This cross-sectional study involved consecutive patients with epilepsy at Mataram General Hospital, Mutiara Sukma Mental Hospital, and Siti Hajar Hospital in Mataram, Indonesia. Mataram is the capital of West Nusa Tenggara and one of the provinces with a low human development index in Indonesia, where access to health services is relatively low.¹⁵ This study was conducted between September 2017 and August 2020. The sample size was determined using single proportion calculation formula. As the prevalence of epilepsy was 44%, Zα = 1.96, and margin of error (d) = 10%, the minimum sample size required was 97. However, if the number of eligible subjects exceeded the minimum sample size, all eligible subjects were included in the study. The inclusion criteria were fully conscious patients with epilepsy (aged 18–60 years) treated with oral AEDs, both as mono- and combination therapy. The patients were excluded based on the following criteria: (1) illiterate, (2) had a history of dementia, and (3) treated with antipsychotics and antidepressants at the time of global cognitive assessment. This study was approved by the Ethical Committee for Medical Research, Faculty of Medicine, Universitas Mataram (No: 213/UN18.8/ETIK/2017). All participants provided written informed consent before participating in the study.

The data collected in this study included the demographic characteristics (age, sex, and level of education), epilepsy details (age at onset, type of seizure, etiology, and duration of epilepsy), treatment variables (number of AEDs and duration of treatment), and scores of the Indonesian version of Montreal Cognitive Assessment (MoCA-Ina) test as well as the MoCA-Ina test components (visuospatial and cognitive function, naming, attention, language, abstract thinking, delayed memory, and orientation) of the patients. The MoCA-Ina test is a global cognitive function evaluation instrument validated for the Indonesian population.¹⁶ Compared to the Mini-Mental State Examination (MMSE), the most widely used global cognitive function test, the MoCA test is more sensitive for detecting mild cognitive impairment across a wide range of medical conditions.17,18 Moreover, MMSE is now under copyright restrictions and can no longer be freely used for research purposes.¹⁹ The categorization of demographic, epilepsy, and treatment characteristics was conducted before data analysis. In terms of demographic characteristics, age was categorized into early (≤ median value of age) and late (> median value of age) adulthood, sex into male and female, and level of education into low (length of education ≤12 years) and high (length of education >12 years). For the epilepsy characteristics, age at onset was categorized as early-onset (≤18 years) and late-onset (>18 years), type of seizure as partial and generalized seizures, etiology as idiopathic and structural causes, and duration as ≤5 years and >5 years. Meanwhile, the AEDs treatment was categorized based on number into monotherapy (single AED) and polytherapy (≥2 AEDs) and treatment duration into <2 years and ≥2 years.⁵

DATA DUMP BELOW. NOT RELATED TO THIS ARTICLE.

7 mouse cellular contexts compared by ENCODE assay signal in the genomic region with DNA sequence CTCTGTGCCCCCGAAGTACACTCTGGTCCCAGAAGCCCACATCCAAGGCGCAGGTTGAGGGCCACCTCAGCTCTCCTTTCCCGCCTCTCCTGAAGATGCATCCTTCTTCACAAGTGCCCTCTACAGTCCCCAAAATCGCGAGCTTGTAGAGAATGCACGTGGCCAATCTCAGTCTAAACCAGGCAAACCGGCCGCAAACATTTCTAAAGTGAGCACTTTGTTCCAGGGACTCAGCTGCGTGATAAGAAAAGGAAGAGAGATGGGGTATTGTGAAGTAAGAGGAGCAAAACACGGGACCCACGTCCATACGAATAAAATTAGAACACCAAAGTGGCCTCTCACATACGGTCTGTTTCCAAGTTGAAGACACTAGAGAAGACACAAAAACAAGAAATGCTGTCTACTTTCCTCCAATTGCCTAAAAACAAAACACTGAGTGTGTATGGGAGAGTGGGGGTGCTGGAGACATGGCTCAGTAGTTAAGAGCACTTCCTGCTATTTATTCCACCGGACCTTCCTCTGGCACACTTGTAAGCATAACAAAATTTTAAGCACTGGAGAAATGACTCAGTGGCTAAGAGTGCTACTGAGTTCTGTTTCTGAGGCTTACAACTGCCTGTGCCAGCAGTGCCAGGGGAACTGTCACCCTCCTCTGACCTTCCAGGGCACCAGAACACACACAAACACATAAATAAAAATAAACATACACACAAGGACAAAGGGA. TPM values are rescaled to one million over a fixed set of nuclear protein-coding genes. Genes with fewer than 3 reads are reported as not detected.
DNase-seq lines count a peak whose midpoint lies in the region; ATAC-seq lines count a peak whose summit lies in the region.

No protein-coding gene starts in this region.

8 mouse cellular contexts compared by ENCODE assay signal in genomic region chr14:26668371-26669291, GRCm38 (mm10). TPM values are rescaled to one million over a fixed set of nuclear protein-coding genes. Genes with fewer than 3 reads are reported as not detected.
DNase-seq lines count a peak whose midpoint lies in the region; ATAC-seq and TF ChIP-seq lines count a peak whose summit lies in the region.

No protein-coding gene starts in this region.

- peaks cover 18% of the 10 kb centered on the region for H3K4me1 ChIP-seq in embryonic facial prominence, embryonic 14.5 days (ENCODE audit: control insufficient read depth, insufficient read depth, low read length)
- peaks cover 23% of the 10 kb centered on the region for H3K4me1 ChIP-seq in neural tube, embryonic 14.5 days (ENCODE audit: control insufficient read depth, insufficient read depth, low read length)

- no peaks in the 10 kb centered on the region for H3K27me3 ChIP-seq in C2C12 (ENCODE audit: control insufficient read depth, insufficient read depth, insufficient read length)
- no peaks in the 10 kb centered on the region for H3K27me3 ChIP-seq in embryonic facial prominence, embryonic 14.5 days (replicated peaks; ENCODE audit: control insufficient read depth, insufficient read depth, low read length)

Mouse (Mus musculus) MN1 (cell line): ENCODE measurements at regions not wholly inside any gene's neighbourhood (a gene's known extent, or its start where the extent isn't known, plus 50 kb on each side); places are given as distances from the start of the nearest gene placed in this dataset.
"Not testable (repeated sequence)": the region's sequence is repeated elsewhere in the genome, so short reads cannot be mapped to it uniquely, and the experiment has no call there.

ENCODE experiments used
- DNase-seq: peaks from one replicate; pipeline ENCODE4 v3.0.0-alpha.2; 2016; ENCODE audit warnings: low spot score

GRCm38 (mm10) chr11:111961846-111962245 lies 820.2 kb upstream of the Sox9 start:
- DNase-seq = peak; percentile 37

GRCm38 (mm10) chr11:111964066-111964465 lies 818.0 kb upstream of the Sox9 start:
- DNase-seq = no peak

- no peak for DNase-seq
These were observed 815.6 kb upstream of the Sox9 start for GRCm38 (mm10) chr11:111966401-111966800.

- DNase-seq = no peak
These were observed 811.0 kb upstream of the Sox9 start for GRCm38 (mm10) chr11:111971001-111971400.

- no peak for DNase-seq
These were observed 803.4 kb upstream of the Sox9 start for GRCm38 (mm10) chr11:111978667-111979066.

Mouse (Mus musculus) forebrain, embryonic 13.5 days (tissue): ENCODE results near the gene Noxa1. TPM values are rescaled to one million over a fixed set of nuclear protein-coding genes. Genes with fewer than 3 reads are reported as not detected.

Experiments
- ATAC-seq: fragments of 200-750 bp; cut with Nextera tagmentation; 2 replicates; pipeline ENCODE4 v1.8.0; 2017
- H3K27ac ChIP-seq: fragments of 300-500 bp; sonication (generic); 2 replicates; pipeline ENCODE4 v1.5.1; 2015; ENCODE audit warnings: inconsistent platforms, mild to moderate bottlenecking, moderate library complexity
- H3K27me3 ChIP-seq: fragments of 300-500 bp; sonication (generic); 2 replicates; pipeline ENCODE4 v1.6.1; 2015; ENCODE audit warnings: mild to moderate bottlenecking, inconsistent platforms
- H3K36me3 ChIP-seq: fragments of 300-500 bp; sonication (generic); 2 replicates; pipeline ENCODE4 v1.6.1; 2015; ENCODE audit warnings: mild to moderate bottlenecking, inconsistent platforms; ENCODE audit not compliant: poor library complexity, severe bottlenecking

Global cognitive function was assessed with the MoCA-Ina test. Originally, the total score ranged from 0 to 30, with a cut-off point of 26, which was considered normal.17 Meanwhile, in this study, a score of ≥26 was considered normal, and <26 had global cognitive impairment. An additional score of 1 as a correction factor was assigned if the patients had a history of ≤12 years of formal education.

A simple binary logistic regression was initially performed to verify the association between demographic characteristics, epilepsy, treatment, and global cognitive function in patients with epilepsy. The results of this analysis were reported as crude odds ratios (ORs) with 95% confidence intervals. Furthermore, a multiple logistic regression analysis was conducted to determine the adjusted OR of the variables having p<0.25 in the previous analysis. Mann–Whitney test was used to analyze mean differences of cognitive domains listed on the MoCA-Ina test in patients with and without global cognitive impairment. Statistical significance was set at p<0.05.




This study recruited 155 epilepsy outpatients from the main referral hospitals in Mataram, Indonesia. The percentage of global cognitive impairment was 83.9%. Male, late age at onset, partial seizure type, and epilepsy duration of >5 years were identified as the eligible associated factors for subsequent analysis (p<0.25) (Table 1). After adjustment, only a low level of education, early age at onset, and epilepsy duration of >5 years were associated with cognitive impairment in patients with epilepsy (Table 1). Furthermore, the cognitive function was different in all the cognitive domains of the MoCA-Ina instrument (visuospatial and executive function, naming, attention, language, abstract thinking, delayed memory, and orientation) (Table 2).


Table 1. Association between the eligible determinants and cognitive impairment in epilepsy patients



Table 2. Mean scores of cognitive domains listed in the MoCA-Ina between subjects with normal cognitive status and those with cognitive impairment